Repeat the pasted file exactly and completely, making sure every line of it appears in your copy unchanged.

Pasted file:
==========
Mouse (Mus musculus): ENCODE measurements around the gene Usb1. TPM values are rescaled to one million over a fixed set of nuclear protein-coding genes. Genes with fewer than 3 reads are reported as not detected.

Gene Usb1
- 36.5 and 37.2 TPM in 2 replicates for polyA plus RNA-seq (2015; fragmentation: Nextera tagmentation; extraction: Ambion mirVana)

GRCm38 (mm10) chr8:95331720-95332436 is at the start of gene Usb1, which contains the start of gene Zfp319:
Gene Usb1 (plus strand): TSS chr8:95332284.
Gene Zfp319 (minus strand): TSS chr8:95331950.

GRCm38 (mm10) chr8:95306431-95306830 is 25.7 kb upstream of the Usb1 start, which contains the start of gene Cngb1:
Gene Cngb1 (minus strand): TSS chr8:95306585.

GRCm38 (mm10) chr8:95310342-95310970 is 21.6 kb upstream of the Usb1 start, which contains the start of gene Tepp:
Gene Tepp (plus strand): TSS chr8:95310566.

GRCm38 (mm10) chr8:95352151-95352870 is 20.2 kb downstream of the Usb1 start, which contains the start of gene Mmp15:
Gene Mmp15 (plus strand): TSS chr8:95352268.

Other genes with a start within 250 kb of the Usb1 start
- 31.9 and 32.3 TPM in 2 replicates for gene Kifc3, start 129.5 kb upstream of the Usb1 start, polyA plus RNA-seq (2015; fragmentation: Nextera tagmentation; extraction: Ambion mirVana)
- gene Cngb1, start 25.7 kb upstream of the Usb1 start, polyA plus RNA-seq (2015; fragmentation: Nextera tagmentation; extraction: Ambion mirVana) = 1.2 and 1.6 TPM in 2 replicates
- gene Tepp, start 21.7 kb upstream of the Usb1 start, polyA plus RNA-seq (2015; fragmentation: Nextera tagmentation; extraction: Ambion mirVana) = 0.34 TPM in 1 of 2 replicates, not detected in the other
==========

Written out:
Mouse (Mus musculus): ENCODE measurements around the gene Usb1. TPM values are rescaled to one million over a fixed set of nuclear protein-coding genes. Genes with fewer than 3 reads are reported as not detected.

Gene Usb1
- 36.5 and 37.2 TPM in 2 replicates for polyA plus RNA-seq (2015; fragmentation: Nextera tagmentation; extraction: Ambion mirVana)

GRCm38 (mm10) chr8:95331720-95332436 is at the start of gene Usb1, which contains the start of gene Zfp319:
Gene Usb1 (plus strand): TSS chr8:95332284.
Gene Zfp319 (minus strand): TSS chr8:95331950.

GRCm38 (mm10) chr8:95306431-95306830 is 25.7 kb upstream of the Usb1 start, which contains the start of gene Cngb1:
Gene Cngb1 (minus strand): TSS chr8:95306585.

GRCm38 (mm10) chr8:95310342-95310970 is 21.6 kb upstream of the Usb1 start, which contains the start of gene Tepp:
Gene Tepp (plus strand): TSS chr8:95310566.

GRCm38 (mm10) chr8:95352151-95352870 is 20.2 kb downstream of the Usb1 start, which contains the start of gene Mmp15:
Gene Mmp15 (plus strand): TSS chr8:95352268.

Other genes with a start within 250 kb of the Usb1 start
- 31.9 and 32.3 TPM in 2 replicates for gene Kifc3, start 129.5 kb upstream of the Usb1 start, polyA plus RNA-seq (2015; fragmentation: Nextera tagmentation; extraction: Ambion mirVana)
- gene Cngb1, start 25.7 kb upstream of the Usb1 start, polyA plus RNA-seq (2015; fragmentation: Nextera tagmentation; extraction: Ambion mirVana) = 1.2 and 1.6 TPM in 2 replicates
- gene Tepp, start 21.7 kb upstream of the Usb1 start, polyA plus RNA-seq (2015; fragmentation: Nextera tagmentation; extraction: Ambion mirVana) = 0.34 TPM in 1 of 2 replicates, not detected in the other